What's the difference between want and omdat?

(Looking for a quick, grammatical summary? Read the summary below!)

There are two words for "because" in Dutch: want and omdat.

When should you use want and when should you use omdat, you might ask? This is a very common question amongst new learners of Dutch, because the distinction is not immediately obvious. So allow us to explain, in simple terms, the tricky difference between these two words.

Before we delve into the true distinction between the two, a quick note regarding word order: as in English, both versions of "because" are used to connect two clauses (part of a sentence containing a verb). Have a look at the difference between the two sentences below.

("I am going to sleep because I am very tired.")

Ik ga slapen omdat ik erg moe ben.

Ik ga slapen want ik ben erg moe.

You'll note that the word order is not the same in these two sentences. With omdat, an inversion takes place, altering the word order to Subject-Object-Verb. With want, it remains the usual Subject-Verb-Object. This change always take place — try to memorise some simple sentences to develop a feel for this.

‘Omdat’—‘want’ difference

Want

The word want is a coordinating conjunction. It's used when providing a subjective justification for an action; to give a rationale for what you've just said. Consider the following example:

("I have eaten a lot, because I was very hungry.")

Ik heb veel gegeten, want ik had erg veel honger.

In this example, the speaker is giving his personal and subjective justification for having eaten lots of food: he or she was hungry, and therefore decided to eat to satiate their appetite. Therefore, they're using want to explain their behaviour.

Omdat

Want is a subordinating conjunction and, conversely, is used when providing an objective explanation for an action; when providing a reason/cause for the action or state of affairs you've just described. Let's look at another example:

("The man smiled because he was happy.")

De man glimlachte omdat hij gelukkig was.

Here, an objective explanation is being provided. We're being given the actual objective cause for his smiling: he's happy! Because this sentence is using "because" to share the objective reason for the man's smiling, we use omdat.

Example sentences

To get a better understanding of the subtle difference, let's look through some more examples.

("It is going to rain, because the sky is really dark.")

Het zal wel gaan regenen, want de lucht is erg donker.

At first glance, you might ask yourself why this sentence uses want. This sentence doesn't appear to be "subjective" — after all, a dark sky is objectively likely to herald rain, right?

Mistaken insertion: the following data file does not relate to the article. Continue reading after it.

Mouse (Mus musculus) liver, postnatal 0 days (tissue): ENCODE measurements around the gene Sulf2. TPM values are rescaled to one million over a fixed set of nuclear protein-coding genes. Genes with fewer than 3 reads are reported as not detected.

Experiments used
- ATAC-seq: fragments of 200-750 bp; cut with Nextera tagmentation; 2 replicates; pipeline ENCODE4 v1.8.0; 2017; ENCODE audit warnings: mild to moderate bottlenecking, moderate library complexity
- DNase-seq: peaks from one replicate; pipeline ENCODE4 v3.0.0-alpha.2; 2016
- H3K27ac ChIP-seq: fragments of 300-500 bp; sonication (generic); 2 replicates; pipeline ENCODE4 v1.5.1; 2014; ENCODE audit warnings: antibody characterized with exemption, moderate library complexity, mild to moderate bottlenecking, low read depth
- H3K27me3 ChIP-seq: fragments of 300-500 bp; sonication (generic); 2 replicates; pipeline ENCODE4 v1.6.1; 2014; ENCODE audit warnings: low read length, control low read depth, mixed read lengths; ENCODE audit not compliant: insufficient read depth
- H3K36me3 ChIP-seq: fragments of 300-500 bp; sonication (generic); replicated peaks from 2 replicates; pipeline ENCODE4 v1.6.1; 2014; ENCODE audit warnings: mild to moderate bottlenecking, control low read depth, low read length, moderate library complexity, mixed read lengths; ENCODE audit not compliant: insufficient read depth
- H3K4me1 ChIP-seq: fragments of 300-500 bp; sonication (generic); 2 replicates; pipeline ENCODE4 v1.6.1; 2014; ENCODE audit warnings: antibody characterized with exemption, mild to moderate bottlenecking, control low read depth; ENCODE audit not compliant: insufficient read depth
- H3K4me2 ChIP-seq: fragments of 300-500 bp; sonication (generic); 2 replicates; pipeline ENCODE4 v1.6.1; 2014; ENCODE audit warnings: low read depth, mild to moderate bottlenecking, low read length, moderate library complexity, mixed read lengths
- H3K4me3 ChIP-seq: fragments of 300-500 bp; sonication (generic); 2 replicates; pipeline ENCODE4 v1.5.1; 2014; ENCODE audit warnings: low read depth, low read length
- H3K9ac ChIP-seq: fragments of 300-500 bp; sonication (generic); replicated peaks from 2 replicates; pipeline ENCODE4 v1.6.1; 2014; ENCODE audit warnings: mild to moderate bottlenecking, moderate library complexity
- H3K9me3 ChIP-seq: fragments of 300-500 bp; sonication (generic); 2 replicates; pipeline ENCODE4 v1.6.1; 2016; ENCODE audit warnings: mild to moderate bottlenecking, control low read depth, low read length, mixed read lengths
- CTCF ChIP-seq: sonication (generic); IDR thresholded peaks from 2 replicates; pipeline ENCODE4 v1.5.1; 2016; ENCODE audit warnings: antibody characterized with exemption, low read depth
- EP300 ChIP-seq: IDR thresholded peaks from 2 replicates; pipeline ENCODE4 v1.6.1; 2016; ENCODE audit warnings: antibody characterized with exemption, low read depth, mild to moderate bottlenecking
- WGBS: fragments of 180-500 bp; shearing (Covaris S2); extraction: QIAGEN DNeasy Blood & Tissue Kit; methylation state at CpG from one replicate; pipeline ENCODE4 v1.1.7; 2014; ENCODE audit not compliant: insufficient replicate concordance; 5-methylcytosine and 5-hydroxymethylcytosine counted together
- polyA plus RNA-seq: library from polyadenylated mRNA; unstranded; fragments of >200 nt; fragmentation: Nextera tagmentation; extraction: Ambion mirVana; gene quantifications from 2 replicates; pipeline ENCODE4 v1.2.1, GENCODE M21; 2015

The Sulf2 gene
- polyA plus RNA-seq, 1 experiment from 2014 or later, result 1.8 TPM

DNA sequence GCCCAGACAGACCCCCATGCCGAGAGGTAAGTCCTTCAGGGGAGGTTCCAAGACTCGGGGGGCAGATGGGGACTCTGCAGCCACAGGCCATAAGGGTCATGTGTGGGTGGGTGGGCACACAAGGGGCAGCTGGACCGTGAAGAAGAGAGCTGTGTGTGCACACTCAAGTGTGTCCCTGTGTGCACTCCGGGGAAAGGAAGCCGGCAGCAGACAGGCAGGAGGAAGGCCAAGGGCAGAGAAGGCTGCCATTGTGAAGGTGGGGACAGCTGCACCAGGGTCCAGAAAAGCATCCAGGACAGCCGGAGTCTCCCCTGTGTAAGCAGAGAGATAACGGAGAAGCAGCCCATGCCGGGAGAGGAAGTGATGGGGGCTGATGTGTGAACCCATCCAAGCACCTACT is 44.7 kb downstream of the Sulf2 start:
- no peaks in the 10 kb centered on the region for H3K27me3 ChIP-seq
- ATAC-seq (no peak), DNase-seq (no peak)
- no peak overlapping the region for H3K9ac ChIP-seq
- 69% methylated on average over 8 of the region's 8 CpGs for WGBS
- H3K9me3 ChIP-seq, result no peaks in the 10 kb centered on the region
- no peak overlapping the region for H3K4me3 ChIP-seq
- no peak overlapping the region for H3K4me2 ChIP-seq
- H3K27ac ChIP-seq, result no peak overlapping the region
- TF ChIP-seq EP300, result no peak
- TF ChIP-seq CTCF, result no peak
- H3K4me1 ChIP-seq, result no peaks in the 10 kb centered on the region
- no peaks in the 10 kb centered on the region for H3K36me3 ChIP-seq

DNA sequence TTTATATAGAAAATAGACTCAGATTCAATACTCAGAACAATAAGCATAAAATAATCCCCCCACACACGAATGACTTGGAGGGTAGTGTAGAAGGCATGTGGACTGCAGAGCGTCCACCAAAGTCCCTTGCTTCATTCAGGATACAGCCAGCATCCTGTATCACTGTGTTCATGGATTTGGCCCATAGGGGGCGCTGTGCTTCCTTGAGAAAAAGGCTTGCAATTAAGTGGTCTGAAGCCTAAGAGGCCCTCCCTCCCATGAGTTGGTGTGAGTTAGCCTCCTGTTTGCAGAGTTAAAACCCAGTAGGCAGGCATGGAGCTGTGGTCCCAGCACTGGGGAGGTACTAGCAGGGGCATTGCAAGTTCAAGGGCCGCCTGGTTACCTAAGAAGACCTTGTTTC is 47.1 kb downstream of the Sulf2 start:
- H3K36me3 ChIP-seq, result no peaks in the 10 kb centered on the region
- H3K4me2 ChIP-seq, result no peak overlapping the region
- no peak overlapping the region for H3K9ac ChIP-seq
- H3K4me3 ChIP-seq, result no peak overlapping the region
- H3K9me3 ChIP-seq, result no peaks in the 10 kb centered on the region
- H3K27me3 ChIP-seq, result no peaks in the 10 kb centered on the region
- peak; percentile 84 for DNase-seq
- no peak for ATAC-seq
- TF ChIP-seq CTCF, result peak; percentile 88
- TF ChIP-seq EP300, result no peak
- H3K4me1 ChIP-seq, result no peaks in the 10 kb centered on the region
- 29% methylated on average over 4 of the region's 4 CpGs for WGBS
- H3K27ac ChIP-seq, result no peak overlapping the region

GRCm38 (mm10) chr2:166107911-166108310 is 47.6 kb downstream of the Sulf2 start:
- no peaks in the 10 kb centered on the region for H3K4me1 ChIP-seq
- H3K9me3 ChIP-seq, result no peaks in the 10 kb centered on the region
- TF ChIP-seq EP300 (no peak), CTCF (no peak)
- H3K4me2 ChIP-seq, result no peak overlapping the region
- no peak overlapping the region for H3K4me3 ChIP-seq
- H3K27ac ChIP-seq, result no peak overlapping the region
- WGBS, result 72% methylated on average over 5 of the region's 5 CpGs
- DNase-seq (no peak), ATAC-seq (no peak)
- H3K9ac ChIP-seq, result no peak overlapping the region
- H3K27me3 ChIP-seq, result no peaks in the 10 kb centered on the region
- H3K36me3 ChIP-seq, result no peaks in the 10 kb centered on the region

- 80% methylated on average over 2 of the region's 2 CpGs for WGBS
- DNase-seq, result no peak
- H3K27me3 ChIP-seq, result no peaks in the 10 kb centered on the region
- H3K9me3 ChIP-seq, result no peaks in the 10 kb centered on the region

Want is used here because the speaker is justifying what he's just said; although rain indeed tends to follow a dark sky, the speaker isn't giving us a cause, and thus must use want here.

("I put a jumper (sweater) on because I'm cold.")

Ik doe een trui aan, want ik heb het koud.

Ik doe een trui aan, omdat ik het koud heb.

In this example, both words can be used. Note, however, that the choice of word causes the meaning of each sentence to be subtly different. In the first sentence, the speaker is telling us why they said they've put the jumper on, with want. In the second sentence, the speaker is using omdat to give us the cause for their decision to switch the heater on: the cold weather.

Summary

Omdat Want

Usage notes

Hopefully, you now have some level of appreciation of the difference between the two words. However, keep in mind that want and omdat are very often interchangeable — when constructing a sentence, your choice of word is liable to subtly alter the meaning of the sentence.

You may find that some speakers of Dutch are themselves unable to explain this distinction to you. This doesn't mean they're bad at Dutch! They will naturally be able to deploy both varieties in speech and writing, honouring the distinction between the two, even if they aren't able to explain it precisely. Consider how, as English speakers, the vast majority of us aren't able to explain adjective order to others, and yet we make use of it every day, with most of us not even knowing of its existence (opinion, size, age or shape, colour, origin, material, purpose — The beautiful woman's big old round red German wooden passenger car).

As always, practice makes perfect. Try to find some simple Dutch sentences, and observe the usage of both words. Perhaps construct your own simple sentences, using both forms, and ask a Dutch friend (or online community) to review them for you.